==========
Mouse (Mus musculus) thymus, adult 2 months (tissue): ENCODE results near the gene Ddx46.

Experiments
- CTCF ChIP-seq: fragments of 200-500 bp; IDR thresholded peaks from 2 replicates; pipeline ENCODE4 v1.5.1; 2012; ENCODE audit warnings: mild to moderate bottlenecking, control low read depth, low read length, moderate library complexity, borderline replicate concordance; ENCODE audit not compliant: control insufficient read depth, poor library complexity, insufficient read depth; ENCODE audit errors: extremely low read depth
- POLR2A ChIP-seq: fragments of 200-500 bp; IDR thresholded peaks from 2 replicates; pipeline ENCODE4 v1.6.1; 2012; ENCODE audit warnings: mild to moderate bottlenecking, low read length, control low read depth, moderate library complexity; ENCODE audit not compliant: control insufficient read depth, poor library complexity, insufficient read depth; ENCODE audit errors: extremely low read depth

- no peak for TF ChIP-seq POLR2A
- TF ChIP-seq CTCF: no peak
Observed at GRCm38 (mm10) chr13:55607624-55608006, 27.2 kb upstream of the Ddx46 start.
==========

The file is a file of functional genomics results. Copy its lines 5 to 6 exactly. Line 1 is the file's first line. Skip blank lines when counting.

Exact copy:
- no peak for TF ChIP-seq POLR2A
- TF ChIP-seq CTCF: no peak